I am in the market for a new jacket. I want something which could keep me warm at the north pole, weighs no more than a feather and packs down as small as a postage stamp. I have set my budget accordingly.
One website in and I’m already irritated.
“Our clothing is unisex and made in standard sizes …”
I have dutifully measured myself to find out which of their standard unisex sizes applies.
Based on my height and chest measurement I’m XS, my waist measurement suggests I’m M and if by waist they actually mean waist and hip (their sizing chart does not include hip measurements) then I’m XL.
If I opt for XL to fit around my hips, I will have an extra 8 inches of clearance around my waist and a whopping 11 inches of clearance round my chest. If I opt for XS, then I run the risk of needing surgery to shave 3 inches from my waist and 11 inches from my hips.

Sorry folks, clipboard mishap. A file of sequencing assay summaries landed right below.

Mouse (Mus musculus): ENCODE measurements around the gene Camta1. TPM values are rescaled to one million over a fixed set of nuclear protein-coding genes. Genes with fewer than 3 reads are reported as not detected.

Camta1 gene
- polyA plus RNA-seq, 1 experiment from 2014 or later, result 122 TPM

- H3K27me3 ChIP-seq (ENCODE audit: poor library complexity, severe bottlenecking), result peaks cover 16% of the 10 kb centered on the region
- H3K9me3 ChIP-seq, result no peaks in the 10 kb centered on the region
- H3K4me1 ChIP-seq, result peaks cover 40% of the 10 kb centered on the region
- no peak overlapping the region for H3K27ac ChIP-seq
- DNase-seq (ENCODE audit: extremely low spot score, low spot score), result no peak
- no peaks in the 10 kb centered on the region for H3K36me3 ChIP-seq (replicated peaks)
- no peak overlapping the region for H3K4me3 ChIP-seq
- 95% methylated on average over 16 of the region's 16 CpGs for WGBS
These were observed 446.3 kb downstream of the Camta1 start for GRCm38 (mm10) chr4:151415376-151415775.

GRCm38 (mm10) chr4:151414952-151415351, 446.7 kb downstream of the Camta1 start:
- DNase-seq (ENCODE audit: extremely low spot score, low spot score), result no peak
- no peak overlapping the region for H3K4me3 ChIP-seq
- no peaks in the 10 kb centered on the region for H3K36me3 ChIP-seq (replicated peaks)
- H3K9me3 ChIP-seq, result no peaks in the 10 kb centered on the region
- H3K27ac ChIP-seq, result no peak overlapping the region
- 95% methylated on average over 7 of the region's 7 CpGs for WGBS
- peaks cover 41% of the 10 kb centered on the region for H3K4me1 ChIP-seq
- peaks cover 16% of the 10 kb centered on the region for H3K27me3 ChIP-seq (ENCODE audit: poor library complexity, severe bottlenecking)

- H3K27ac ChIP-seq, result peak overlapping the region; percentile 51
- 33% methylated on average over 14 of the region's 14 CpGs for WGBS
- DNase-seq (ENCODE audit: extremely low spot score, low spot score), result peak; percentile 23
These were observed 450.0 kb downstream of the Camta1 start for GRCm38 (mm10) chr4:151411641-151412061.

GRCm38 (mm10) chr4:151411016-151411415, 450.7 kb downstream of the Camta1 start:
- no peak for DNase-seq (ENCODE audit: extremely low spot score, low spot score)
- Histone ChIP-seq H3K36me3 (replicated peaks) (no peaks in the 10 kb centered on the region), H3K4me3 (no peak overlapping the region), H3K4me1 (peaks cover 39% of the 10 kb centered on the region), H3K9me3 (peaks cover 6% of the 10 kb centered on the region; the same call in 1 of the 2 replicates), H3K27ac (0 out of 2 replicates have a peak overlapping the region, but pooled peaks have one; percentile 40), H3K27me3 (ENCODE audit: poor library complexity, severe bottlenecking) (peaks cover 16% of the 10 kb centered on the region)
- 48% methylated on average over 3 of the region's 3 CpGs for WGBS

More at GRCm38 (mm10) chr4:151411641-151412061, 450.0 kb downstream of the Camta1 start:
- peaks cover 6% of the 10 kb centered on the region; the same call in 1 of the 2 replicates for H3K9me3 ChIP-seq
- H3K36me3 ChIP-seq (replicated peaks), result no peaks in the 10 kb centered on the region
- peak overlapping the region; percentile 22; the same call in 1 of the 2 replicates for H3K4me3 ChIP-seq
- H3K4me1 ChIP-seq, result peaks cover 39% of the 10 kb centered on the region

Granted, their website makes it clear that I can contact them to ask them to quote for modifications needed, so it may well be possible to buy a well-fitting jacket from them, but it will come at a premium price with an extended lead time. At least when I go to Evans or Wiggle I can pay more for my women’s specific kit without begging for the privilege.
This is not Unisex (adj): for both men and women or even Unisex (adj): not distinguished on the basis of sex. This is Unisex (adj): let’s relabel our men’s range and hope it keeps the women happy.